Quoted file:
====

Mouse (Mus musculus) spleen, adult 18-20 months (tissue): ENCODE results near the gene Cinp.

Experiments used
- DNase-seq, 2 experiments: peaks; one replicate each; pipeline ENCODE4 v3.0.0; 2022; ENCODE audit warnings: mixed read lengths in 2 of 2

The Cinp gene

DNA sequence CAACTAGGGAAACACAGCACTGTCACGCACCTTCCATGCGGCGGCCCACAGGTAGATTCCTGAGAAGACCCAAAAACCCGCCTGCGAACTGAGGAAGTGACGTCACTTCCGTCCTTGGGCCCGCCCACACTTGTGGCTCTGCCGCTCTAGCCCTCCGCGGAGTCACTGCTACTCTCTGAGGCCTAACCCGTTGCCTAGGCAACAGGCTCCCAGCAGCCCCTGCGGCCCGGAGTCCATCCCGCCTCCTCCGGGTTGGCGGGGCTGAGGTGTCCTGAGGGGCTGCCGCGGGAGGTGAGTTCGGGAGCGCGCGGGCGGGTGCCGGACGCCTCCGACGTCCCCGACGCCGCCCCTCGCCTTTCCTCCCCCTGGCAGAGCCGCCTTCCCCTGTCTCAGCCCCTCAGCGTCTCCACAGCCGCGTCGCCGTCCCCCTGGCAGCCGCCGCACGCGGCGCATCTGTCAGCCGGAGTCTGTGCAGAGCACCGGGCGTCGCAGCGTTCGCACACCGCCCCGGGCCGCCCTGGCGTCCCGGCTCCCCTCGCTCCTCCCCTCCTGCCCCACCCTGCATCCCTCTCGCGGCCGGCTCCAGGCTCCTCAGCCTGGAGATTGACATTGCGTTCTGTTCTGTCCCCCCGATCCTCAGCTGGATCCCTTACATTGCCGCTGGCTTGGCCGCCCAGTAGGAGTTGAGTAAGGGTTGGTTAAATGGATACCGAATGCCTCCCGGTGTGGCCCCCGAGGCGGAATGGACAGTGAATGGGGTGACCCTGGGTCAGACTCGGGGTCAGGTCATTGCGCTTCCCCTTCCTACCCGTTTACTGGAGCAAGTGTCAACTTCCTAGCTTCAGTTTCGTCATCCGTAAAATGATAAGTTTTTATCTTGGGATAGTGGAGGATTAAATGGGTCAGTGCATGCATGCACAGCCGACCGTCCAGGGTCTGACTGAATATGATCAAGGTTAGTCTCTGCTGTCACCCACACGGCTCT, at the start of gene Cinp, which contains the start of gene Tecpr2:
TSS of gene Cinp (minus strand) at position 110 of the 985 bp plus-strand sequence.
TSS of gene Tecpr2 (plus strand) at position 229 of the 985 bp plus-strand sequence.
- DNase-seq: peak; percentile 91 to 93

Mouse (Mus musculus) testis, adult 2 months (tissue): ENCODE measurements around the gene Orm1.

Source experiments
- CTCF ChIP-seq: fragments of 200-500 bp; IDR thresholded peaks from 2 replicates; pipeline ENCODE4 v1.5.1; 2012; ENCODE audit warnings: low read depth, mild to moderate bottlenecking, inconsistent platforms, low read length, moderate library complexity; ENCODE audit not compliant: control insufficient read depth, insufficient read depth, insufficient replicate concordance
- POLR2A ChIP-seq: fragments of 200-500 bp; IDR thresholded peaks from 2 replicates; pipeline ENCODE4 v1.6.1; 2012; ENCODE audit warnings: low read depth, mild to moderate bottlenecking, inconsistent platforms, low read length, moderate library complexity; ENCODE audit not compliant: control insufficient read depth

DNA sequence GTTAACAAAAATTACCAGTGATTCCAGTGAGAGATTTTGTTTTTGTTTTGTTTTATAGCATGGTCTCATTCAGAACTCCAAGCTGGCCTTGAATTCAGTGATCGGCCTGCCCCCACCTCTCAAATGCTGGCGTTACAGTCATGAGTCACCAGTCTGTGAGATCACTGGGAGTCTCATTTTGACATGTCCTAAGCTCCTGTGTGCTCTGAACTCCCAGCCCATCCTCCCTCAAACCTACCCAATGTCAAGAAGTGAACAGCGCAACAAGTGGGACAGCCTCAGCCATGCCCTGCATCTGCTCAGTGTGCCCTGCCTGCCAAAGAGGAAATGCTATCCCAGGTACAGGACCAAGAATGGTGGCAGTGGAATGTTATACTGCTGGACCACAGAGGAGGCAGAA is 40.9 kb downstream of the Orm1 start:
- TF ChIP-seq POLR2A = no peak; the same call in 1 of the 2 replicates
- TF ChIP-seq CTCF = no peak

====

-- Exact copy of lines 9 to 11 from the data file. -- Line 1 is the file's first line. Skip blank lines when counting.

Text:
Mouse (Mus musculus) testis, adult 2 months (tissue): ENCODE measurements around the gene Orm1.

Source experiments
- CTCF ChIP-seq: fragments of 200-500 bp; IDR thresholded peaks from 2 replicates; pipeline ENCODE4 v1.5.1; 2012; ENCODE audit warnings: low read depth, mild to moderate bottlenecking, inconsistent platforms, low read length, moderate library complexity; ENCODE audit not compliant: control insufficient read depth, insufficient read depth, insufficient replicate concordance